More STI PrEP potential
A small pilot study in HIV-positive gay men showed promise in preventing STIs with a daily pill. A daily dose of the antibiotic doxycycline may help positive people avoid infections of gonorrhea, syphilis, and chlamydia. Results were published in the February issue of the journal Sexually Transmitted Diseases. Read a report on the study from the San Francisco AIDS Foundation at bit.ly/1Hgpz50.
In May, ViiV Healthcare announced the start of its Phase 3 study looking at switching people from a triple-drug regimen to the two-drug regimen of Tivicay (dolutegravir) and Edurant (rilpivirine). Last year, ViiV entered into an agreement with Janssen Pharmaceuticals to co-formulate its Tivicay with Janssen’s Edurant. Read the press release about the Phase 3 SWORD-1 and SWORD-2 research at bit.ly/1EZW4QG.
REPRIEVE studies HIV cardiovascular care
The National Institutes of Health (NIH) has launched the largest study ever looking at whether the use of statin drugs can reduce the risk for heart attacks, strokes, and other major cardiovascular events in people with HIV. Statins, which lower cholesterol levels, include medications such as Crestor (rosuvastatin), Lipitor (atorvastatin), and Pravachol (pravastatin). For more information on REPRIEVE (Randomized Trial to Prevent Vascular Events in HIV), including a list of study sites around the country, go to niaid.nih.gov/about/organization/daids/research/Pages/reprieveTrial.aspx.
New HIV cure partnership
In May, the University of North Carolina (UNC) announced that it had teamed up with pharmaceutical giant GlaxoSmithKline (GSK) to form the HIV Cure Center and a company, Qura Therapeutics, to handle the business end of the endeavor. “This first of its kind, joint-ownership model is a novel approach toward finding a cure, and we hope it serves as an invitation to the world’s best researchers and scientists,” UNC Chancellor Carol Folt said in a press release. “Today, Carolina’s best are taking another major step in the global fight against HIV/AIDS.” Read the release at prn.to/1AnHBSZ.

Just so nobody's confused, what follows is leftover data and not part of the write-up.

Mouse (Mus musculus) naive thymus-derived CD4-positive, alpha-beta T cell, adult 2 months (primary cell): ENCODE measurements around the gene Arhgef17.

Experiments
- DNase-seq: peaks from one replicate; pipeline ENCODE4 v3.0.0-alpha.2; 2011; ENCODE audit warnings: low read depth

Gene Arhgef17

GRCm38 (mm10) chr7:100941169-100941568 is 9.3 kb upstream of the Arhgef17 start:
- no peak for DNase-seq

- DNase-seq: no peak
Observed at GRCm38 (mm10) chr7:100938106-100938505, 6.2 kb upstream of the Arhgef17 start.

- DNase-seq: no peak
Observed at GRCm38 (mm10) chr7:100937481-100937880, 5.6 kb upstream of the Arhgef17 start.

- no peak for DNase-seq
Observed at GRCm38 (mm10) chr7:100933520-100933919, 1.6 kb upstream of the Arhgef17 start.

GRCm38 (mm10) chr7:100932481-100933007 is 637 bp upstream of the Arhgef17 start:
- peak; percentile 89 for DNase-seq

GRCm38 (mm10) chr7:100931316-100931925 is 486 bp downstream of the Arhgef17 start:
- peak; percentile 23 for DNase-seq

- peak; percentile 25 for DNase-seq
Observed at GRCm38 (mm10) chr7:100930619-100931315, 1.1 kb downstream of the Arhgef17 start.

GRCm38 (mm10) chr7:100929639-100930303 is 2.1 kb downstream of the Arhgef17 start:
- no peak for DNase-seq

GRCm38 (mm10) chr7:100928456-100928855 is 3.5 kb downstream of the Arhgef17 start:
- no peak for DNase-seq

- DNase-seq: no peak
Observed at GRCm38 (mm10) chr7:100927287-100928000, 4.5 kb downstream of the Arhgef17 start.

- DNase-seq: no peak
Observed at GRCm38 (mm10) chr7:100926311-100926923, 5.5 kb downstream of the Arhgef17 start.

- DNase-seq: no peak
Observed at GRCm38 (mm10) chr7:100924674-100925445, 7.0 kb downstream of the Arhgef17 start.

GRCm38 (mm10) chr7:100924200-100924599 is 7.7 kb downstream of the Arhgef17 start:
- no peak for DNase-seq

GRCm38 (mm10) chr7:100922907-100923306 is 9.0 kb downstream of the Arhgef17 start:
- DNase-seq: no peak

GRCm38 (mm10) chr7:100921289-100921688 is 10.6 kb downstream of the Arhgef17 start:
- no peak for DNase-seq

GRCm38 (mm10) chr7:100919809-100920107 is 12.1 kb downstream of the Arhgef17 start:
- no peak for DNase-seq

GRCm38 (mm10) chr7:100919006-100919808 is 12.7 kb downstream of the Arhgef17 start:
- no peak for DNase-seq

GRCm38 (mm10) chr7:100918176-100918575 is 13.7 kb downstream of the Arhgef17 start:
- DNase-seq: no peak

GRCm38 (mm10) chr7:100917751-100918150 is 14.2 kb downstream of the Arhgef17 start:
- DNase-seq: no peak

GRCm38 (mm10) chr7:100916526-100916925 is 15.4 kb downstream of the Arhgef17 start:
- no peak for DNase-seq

Settlement in medical discrimination case
In April, the AIDS Law Project of Pennsylvania reached a settlement with a health care practice, including financial compensation, for an HIV-positive patient. The man said that he, his wife, and their child were denied medical care after he was accused of leaving blood in a bathroom. See TheBody.com for more information, at bit.ly/1AnQxI2.
New hep B guidelines
The HIV OI (opportunistic infections) guidelines were updated in April to provide new information on hepatitis B. There is new information on immunization regimens, techniques to evaluate the stage of liver fibrosis, and recommendations for the length of hep B treatment following the start of HIV therapy. See the hep B section at 1.usa.gov/1B02SNE.
The National Working Positive Coalition has once again organized a free, full-day pre-conference Institute on HIV and Employment for the U.S. Conference on AIDS, to be held in Washington, D.C. September 10–13. “Join us to discuss strategies to improve HIV health and prevention outcomes focused on improving access to employment opportunities and effective employment services for people living with or at higher risk for HIV,” the coalition stated in a press release. The Institute will take place Wednesday, September 9 in the Equality Forum of the Human Rights Campaign, 1640 Rhode Island Ave., NW. For more information, contact email@example.com. See “Yes, There is a Job for You,” featuring an interview with Misrok, at hivplusmag.com/features/2015/04/14/yes-there-job-you.
The Positive Women’s Network-USA (PWN-USA) has collaborated on a trauma-informed model of health care. According to a press release from the organization, “Advocates believe that failure to heal from the effects of current and past trauma explains the crater in the HIV care continuum for women: Only 70% of women with HIV link to care, and fewer than half remain connected to care.” Naina Khanna, the organization’s executive director, co-wrote the paper presenting the model with Edward L. Machtinger, MD, director of the Women’s HIV Program at UCSF. It was published May 6 in the journal Women’s Health Issues. Read it at whijournal.com/article/S1049-3867(15)00033-X/fulltext.
Jack Mackenroth named to Global Forum comm post
In May, the Global Forum onMSM & HIV (MSMGF) appointed HIV activist Jack Mackenroth as its new Senior Communications Officer. Jack will be responsible for implementing the MSMGF’s communications strategy and for ensuring the agency’s brand recognition. The agency’s commitment to global information exchange and knowledge translation helps to ensure that advocates and community members working for the health and human rights of men who have sex with men are well supported to continue their respective work. Go to msmgf.org.